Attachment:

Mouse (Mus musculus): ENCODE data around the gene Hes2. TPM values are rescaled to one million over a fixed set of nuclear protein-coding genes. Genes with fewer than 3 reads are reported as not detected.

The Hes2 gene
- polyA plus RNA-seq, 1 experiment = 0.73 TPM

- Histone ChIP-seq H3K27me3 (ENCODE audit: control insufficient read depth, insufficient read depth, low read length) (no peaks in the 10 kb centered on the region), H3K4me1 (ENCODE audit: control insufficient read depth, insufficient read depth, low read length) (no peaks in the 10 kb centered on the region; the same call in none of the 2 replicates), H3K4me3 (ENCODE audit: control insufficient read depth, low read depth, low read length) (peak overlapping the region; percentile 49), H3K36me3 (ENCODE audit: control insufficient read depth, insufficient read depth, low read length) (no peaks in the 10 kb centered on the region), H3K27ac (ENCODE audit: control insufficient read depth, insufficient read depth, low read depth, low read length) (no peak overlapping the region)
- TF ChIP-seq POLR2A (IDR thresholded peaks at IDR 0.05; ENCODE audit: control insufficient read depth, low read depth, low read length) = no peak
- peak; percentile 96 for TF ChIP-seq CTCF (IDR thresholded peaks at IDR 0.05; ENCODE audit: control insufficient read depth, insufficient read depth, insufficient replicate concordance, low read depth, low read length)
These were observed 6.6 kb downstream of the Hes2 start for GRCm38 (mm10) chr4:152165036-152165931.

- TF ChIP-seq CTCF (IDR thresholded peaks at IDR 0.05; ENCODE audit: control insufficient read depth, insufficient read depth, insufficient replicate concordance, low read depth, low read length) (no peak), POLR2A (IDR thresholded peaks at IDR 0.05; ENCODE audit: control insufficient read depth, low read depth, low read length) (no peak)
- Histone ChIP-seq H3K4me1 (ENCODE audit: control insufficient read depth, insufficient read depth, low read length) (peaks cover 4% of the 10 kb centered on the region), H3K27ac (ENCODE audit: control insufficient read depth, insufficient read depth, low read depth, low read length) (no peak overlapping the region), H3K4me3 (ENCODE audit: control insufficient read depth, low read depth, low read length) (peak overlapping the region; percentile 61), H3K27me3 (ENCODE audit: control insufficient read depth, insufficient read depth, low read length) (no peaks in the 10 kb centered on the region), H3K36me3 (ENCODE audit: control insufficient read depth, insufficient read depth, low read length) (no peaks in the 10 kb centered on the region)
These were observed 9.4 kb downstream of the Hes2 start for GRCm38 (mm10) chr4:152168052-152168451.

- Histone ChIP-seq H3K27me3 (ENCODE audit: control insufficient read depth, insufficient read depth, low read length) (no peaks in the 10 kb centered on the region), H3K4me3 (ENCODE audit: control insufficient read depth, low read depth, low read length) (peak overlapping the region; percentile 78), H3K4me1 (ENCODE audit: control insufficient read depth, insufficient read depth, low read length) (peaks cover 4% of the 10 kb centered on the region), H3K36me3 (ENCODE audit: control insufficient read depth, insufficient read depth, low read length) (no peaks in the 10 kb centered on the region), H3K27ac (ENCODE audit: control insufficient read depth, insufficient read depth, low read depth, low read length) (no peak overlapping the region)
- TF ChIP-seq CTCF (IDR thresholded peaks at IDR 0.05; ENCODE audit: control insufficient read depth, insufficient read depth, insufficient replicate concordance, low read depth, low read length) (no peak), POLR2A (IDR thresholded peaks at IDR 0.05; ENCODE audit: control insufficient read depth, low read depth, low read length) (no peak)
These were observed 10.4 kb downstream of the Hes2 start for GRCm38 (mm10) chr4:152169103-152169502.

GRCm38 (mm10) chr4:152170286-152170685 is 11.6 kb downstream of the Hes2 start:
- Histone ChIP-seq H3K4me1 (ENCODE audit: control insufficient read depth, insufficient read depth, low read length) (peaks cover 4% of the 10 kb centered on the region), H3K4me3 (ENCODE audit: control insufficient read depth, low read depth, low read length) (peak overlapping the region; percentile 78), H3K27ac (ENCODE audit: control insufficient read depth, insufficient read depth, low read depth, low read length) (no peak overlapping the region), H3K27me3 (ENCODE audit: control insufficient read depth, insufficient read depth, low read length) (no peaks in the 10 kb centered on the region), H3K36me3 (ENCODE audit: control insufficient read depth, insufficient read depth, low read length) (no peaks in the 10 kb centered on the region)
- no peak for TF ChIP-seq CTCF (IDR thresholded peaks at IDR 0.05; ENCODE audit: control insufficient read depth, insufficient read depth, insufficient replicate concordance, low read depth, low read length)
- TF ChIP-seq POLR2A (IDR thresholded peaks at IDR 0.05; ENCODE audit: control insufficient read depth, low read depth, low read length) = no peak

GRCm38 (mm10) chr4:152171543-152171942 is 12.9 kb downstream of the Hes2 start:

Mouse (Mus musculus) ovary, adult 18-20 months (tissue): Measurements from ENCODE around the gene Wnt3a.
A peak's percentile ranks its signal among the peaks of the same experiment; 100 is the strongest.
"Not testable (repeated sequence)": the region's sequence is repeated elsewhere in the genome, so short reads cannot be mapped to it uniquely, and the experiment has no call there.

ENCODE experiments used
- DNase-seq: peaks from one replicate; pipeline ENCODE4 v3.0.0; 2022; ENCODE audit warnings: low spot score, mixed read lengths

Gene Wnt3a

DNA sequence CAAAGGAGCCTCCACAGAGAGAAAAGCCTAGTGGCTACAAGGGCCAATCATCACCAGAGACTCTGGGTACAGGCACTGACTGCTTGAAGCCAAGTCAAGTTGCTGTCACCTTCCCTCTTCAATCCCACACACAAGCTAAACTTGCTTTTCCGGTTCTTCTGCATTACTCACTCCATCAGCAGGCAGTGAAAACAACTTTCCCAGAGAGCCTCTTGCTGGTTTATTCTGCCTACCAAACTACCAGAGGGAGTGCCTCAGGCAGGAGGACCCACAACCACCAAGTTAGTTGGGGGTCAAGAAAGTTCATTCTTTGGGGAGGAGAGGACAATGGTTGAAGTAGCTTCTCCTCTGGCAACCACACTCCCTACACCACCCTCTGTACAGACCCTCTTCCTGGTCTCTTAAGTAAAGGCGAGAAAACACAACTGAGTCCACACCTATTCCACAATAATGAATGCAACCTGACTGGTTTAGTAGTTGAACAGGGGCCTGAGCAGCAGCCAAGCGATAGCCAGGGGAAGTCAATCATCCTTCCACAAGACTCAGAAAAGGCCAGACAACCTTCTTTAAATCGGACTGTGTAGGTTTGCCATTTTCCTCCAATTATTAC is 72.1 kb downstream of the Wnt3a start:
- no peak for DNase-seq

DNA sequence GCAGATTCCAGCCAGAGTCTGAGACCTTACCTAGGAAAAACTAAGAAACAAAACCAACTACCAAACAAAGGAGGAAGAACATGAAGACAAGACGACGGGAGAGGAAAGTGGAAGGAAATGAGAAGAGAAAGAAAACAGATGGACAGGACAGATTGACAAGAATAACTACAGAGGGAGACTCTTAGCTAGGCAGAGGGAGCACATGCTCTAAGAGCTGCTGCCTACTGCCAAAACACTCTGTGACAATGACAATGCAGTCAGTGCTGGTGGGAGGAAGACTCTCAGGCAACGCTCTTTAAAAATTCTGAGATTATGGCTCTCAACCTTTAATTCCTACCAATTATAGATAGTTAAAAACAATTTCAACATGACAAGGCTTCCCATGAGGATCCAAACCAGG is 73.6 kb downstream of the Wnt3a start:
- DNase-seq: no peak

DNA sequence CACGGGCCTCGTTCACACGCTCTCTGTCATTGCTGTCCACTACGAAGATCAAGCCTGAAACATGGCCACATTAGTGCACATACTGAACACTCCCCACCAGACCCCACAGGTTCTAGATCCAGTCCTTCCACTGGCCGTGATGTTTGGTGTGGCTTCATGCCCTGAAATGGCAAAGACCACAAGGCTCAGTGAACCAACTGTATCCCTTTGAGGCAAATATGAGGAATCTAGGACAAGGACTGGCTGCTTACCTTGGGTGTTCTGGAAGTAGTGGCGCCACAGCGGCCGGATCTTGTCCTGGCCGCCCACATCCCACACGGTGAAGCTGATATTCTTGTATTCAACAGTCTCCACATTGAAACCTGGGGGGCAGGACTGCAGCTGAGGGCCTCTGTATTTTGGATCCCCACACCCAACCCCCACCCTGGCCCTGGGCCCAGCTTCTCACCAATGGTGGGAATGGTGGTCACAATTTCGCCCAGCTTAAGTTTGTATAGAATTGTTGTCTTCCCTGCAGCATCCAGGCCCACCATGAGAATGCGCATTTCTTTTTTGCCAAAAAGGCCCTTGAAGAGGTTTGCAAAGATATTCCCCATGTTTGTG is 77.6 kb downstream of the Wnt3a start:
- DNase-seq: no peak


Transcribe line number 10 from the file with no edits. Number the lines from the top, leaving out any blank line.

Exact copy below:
These were observed 9.4 kb downstream of the Hes2 start for GRCm38 (mm10) chr4:152168052-152168451.